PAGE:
In Roberto Saviano’s non-fiction novel, Gomorrah, the ceaseless saga of Naples’ organised crime is unveiled to a considerable number of readers through its translation into more than thirty languages. The English edition, translated by Virginia Jewiss, was published in 2007, partly censored due to British libel laws. Literary critics and reviewers in the UK have widely acclaimed Saviano’s talent in depicting the corruption plaguing Naples’ gloomy and degraded hinterland, though the English version of his book has been described by some as stilted and “over-literal” (The Economist, 2008), at times inadequate to render Saviano’s fragmented and dramatic style. The socio-cultural context portrayed in Gomorrah is naturally distant from the one shared by the experiences of the English-speaking readership: the text is widely populated by culture-bound concepts and evoked meanings, which further complicates the whole translation process. Through a contrastive analysis of the Italian and English version of the exposé, this preliminary study aims at exploring the strategies employed in translating the voices and deeds of Naples’ mobsters, as well as the socio-economic setting underlying the lawless tales of Camorra (from which the book’s title originates its bitter play on words). With reference to types of non-equivalence between the two language versions under examination, particular attention is devoted to strategies of cultural substitution, reduction, deletion or generalization (Malone 1988; Baker 1992; Fawcett 1997) used to overcome lack of specificity in the target language. For the purpose of the language analysis, particular relevance is given to instances in which, in relation to the reader’s ‘implied’ background information, the target text does not provide an appropriate elaboration of the intertextual references presented in the source text. The paper thus aims at investigating the “framing function of translation” (Baker 2006) and the way it affects the representation and the perception of the cultural scenario in which ‘otherness’ is embedded.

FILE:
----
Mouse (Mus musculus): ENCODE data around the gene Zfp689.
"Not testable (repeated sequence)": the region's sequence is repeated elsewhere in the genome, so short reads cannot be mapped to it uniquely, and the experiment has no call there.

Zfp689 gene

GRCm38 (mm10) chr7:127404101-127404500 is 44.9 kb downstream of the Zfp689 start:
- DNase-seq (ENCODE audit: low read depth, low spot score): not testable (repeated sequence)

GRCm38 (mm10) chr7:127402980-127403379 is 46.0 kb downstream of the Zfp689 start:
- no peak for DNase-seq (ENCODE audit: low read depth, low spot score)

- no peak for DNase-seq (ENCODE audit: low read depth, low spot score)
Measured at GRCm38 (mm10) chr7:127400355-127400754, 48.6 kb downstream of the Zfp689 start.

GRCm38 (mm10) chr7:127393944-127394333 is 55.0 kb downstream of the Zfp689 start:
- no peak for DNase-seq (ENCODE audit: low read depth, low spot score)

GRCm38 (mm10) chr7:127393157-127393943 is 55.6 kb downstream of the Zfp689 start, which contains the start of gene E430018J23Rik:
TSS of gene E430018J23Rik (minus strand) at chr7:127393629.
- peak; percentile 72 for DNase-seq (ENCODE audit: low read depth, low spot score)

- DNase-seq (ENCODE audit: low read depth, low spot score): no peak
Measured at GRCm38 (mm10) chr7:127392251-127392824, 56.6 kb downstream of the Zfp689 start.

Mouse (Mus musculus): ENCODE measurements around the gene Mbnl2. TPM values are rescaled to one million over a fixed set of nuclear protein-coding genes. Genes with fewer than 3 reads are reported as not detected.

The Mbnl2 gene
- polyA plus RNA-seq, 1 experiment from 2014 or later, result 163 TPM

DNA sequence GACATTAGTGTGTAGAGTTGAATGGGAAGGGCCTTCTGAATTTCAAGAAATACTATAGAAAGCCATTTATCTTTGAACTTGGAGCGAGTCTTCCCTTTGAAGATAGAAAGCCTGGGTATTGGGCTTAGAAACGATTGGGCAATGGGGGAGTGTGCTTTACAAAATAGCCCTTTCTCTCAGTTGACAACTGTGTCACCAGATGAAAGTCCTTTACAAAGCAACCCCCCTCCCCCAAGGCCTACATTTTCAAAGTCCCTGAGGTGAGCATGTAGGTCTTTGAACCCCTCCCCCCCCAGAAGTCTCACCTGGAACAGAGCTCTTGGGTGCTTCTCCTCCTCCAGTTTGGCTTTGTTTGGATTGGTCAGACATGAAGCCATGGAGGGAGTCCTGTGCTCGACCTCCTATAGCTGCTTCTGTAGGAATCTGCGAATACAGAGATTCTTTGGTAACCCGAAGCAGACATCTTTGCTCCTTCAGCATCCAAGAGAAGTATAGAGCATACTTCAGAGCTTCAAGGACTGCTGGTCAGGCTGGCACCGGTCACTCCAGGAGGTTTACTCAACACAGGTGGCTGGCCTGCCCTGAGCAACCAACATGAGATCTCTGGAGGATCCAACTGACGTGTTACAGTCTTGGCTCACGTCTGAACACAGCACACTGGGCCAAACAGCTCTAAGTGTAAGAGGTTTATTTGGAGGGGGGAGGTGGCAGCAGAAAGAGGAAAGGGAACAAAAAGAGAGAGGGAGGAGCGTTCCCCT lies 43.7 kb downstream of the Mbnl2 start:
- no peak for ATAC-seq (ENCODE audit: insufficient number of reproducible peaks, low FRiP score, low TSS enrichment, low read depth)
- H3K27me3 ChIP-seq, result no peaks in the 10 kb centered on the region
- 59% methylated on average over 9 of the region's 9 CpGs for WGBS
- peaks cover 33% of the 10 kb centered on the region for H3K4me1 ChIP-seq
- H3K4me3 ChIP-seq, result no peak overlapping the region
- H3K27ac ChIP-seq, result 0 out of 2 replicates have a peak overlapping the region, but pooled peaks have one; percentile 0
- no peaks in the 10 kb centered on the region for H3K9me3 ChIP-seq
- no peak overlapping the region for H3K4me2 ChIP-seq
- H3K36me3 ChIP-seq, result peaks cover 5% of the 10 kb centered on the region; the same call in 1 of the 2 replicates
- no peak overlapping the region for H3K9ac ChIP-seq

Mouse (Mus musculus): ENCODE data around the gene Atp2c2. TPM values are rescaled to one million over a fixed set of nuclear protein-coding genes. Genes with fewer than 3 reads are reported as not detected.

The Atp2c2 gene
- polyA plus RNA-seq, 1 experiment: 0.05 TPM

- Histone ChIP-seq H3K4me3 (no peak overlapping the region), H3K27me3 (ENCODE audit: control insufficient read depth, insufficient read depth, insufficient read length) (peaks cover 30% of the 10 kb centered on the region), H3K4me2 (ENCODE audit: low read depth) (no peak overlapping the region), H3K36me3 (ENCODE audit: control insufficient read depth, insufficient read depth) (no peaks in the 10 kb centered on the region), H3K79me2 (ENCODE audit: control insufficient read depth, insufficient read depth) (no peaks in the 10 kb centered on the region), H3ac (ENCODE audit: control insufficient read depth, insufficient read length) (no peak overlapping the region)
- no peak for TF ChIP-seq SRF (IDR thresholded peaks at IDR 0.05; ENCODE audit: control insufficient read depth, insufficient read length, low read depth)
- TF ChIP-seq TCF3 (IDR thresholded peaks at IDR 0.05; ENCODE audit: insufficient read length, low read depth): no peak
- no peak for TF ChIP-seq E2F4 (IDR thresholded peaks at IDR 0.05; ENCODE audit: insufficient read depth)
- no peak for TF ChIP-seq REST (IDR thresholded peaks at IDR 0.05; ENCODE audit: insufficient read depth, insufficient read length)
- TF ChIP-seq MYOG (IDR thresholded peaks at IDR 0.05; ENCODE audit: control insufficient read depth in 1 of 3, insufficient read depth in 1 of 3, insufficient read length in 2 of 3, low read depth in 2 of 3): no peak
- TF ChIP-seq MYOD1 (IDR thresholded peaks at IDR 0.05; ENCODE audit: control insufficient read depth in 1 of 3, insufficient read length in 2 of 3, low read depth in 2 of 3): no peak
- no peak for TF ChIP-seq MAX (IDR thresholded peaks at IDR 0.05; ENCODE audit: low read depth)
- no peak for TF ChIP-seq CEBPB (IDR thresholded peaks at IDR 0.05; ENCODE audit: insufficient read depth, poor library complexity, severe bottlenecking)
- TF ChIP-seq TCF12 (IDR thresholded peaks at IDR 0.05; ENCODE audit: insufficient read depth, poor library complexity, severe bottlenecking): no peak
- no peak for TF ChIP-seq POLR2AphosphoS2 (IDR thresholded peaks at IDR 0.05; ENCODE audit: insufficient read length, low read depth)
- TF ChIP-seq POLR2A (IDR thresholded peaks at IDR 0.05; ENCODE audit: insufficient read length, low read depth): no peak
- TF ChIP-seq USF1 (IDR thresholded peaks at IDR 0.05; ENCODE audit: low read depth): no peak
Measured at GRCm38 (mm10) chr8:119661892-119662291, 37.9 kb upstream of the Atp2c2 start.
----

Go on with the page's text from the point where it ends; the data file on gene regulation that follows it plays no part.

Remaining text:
“Italy’s Other Mafia”: a Journey into Cross-Cultural Translation

CALIENDO, GIUDITTA
2010

Abstract

In Roberto Saviano’s non-fiction novel, Gomorrah, the ceaseless saga of Naples’ organised crime is unveiled to a considerable number of readers through its translation into more than thirty languages. The English edition, translated by Virginia Jewiss, was published in 2007, partly censored due to British libel laws. Literary critics and reviewers in the UK have widely acclaimed Saviano’s talent in depicting the corruption plaguing Naples’ gloomy and degraded hinterland, though the English version of his book has been described by some as stilted and “over-literal” (The Economist, 2008), at times inadequate to render Saviano’s fragmented and dramatic style. The socio-cultural context portrayed in Gomorrah is naturally distant from the one shared by the experiences of the English-speaking readership: the text is widely populated by culture-bound concepts and evoked meanings, which further complicates the whole translation process. Through a contrastive analysis of the Italian and English version of the exposé, this preliminary study aims at exploring the strategies employed in translating the voices and deeds of Naples’ mobsters, as well as the socio-economic setting underlying the lawless tales of Camorra (from which the book’s title originates its bitter play on words). With reference to types of non-equivalence between the two language versions under examination, particular attention is devoted to strategies of cultural substitution, reduction, deletion or generalization (Malone 1988; Baker 1992; Fawcett 1997) used to overcome lack of specificity in the target language. For the purpose of the language analysis, particular relevance is given to instances in which, in relation to the reader’s ‘implied’ background information, the target text does not provide an appropriate elaboration of the intertextual references presented in the source text. The paper thus aims at investigating the “framing function of translation” (Baker 2006) and the way it affects the representation and the perception of the cultural scenario in which ‘otherness’ is embedded.
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Utilizza questo identificativo per citare o creare un link a questo documento: https://hdl.handle.net/11588/366597
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